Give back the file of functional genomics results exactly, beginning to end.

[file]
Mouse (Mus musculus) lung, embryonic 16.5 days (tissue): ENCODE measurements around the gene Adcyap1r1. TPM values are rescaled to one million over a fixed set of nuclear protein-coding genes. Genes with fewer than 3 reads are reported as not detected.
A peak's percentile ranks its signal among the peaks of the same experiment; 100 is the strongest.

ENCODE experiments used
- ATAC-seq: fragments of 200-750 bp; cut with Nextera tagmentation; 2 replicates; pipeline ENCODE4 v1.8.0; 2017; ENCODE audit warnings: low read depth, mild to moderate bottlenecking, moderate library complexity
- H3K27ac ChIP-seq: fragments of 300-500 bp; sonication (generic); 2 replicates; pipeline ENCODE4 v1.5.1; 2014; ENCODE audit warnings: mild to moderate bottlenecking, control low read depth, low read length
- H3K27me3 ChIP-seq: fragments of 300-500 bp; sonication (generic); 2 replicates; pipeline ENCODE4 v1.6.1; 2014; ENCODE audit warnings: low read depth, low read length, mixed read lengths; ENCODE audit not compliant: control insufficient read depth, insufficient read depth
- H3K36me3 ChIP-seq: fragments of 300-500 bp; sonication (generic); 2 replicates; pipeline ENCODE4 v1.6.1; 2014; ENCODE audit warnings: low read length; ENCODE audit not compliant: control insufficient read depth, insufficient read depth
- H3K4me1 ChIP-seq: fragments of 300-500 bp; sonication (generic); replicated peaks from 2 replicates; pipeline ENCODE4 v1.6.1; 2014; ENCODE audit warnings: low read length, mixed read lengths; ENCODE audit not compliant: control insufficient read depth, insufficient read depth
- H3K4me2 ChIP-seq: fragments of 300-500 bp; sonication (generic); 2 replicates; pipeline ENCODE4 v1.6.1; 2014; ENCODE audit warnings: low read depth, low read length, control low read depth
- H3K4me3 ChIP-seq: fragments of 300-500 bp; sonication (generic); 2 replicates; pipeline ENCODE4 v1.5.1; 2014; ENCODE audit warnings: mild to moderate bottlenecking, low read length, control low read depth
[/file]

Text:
Mouse (Mus musculus) lung, embryonic 16.5 days (tissue): ENCODE measurements around the gene Adcyap1r1. TPM values are rescaled to one million over a fixed set of nuclear protein-coding genes. Genes with fewer than 3 reads are reported as not detected.
A peak's percentile ranks its signal among the peaks of the same experiment; 100 is the strongest.

ENCODE experiments used
- ATAC-seq: fragments of 200-750 bp; cut with Nextera tagmentation; 2 replicates; pipeline ENCODE4 v1.8.0; 2017; ENCODE audit warnings: low read depth, mild to moderate bottlenecking, moderate library complexity
- H3K27ac ChIP-seq: fragments of 300-500 bp; sonication (generic); 2 replicates; pipeline ENCODE4 v1.5.1; 2014; ENCODE audit warnings: mild to moderate bottlenecking, control low read depth, low read length
- H3K27me3 ChIP-seq: fragments of 300-500 bp; sonication (generic); 2 replicates; pipeline ENCODE4 v1.6.1; 2014; ENCODE audit warnings: low read depth, low read length, mixed read lengths; ENCODE audit not compliant: control insufficient read depth, insufficient read depth
- H3K36me3 ChIP-seq: fragments of 300-500 bp; sonication (generic); 2 replicates; pipeline ENCODE4 v1.6.1; 2014; ENCODE audit warnings: low read length; ENCODE audit not compliant: control insufficient read depth, insufficient read depth
- H3K4me1 ChIP-seq: fragments of 300-500 bp; sonication (generic); replicated peaks from 2 replicates; pipeline ENCODE4 v1.6.1; 2014; ENCODE audit warnings: low read length, mixed read lengths; ENCODE audit not compliant: control insufficient read depth, insufficient read depth
- H3K4me2 ChIP-seq: fragments of 300-500 bp; sonication (generic); 2 replicates; pipeline ENCODE4 v1.6.1; 2014; ENCODE audit warnings: low read depth, low read length, control low read depth
- H3K4me3 ChIP-seq: fragments of 300-500 bp; sonication (generic); 2 replicates; pipeline ENCODE4 v1.5.1; 2014; ENCODE audit warnings: mild to moderate bottlenecking, low read length, control low read depth